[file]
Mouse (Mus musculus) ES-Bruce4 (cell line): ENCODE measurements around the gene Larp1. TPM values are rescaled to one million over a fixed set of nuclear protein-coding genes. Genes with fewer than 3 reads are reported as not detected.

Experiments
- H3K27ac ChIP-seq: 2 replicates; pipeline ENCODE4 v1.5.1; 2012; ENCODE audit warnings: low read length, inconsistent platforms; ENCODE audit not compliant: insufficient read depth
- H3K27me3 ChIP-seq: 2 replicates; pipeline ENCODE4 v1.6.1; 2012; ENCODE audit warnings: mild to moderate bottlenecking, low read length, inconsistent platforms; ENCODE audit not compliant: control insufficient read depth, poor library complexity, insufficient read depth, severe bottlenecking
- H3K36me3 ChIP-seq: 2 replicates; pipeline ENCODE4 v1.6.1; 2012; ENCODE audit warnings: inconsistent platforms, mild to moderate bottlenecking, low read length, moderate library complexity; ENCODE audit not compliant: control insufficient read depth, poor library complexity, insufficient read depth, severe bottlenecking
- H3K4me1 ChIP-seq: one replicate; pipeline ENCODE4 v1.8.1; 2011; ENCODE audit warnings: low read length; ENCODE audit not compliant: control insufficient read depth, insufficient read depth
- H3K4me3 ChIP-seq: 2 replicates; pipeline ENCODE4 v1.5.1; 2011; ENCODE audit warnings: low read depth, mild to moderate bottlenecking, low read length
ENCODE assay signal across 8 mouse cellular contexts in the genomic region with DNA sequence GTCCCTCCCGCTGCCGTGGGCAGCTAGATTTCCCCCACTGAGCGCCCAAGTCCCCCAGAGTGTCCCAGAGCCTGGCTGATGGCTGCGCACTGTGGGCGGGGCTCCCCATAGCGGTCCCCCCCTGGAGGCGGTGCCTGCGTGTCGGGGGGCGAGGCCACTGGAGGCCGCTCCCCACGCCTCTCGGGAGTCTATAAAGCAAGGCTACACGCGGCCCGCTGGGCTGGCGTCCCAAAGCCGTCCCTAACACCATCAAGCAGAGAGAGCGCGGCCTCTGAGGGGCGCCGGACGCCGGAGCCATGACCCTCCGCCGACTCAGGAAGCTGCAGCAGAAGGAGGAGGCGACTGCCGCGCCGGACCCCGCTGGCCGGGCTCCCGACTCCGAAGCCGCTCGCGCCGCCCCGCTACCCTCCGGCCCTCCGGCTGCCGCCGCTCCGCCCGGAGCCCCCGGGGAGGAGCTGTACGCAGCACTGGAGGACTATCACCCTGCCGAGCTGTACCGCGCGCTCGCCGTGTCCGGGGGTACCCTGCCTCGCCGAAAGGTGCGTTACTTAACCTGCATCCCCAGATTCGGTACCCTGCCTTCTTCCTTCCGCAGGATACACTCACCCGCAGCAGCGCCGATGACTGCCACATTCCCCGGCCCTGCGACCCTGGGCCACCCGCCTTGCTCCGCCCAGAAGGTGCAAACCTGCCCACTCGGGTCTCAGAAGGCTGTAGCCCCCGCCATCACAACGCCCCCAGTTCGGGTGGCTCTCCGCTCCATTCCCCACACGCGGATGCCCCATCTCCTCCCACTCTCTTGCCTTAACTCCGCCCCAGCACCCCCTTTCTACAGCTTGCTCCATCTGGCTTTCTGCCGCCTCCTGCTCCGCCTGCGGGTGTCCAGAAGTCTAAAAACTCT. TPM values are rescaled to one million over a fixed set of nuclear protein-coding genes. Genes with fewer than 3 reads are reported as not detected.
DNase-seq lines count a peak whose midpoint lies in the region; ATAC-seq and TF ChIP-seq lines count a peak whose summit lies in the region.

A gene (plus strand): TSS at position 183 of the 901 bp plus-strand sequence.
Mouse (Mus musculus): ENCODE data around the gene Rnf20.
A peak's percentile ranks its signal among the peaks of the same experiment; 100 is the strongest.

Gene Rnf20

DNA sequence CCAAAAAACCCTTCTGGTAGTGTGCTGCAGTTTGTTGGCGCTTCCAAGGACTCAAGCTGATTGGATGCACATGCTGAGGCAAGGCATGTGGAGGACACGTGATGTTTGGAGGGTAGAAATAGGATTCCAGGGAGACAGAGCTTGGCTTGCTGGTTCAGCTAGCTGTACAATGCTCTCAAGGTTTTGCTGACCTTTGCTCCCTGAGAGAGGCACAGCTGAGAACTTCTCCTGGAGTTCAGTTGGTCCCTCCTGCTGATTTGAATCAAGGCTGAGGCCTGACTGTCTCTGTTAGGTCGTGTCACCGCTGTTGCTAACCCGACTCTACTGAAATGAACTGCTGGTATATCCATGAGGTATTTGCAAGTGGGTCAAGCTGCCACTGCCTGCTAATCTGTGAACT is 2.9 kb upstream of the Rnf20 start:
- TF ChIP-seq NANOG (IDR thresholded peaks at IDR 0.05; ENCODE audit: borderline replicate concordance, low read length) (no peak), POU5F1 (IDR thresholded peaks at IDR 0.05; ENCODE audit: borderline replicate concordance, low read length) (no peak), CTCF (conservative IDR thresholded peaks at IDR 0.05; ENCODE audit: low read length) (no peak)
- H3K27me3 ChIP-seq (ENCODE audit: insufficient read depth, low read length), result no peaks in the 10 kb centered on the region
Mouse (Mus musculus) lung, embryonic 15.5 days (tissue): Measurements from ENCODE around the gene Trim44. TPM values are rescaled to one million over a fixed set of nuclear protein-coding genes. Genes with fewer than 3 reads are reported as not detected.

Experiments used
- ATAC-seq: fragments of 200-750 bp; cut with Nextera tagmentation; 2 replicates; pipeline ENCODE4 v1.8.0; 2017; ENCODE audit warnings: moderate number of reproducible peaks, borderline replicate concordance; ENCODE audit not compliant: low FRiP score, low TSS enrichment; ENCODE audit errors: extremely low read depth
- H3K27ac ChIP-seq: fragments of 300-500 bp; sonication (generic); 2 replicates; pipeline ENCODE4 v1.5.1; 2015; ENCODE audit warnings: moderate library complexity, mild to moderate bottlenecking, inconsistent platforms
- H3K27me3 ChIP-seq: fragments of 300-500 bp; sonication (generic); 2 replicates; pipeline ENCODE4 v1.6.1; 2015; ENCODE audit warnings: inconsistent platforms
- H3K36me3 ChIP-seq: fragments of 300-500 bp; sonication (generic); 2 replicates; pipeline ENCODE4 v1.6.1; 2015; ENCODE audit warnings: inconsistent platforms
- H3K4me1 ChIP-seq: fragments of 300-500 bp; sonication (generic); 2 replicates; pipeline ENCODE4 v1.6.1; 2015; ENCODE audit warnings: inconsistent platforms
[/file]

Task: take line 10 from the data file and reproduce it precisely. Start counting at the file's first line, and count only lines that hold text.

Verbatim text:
A gene (plus strand): TSS at position 183 of the 901 bp plus-strand sequence.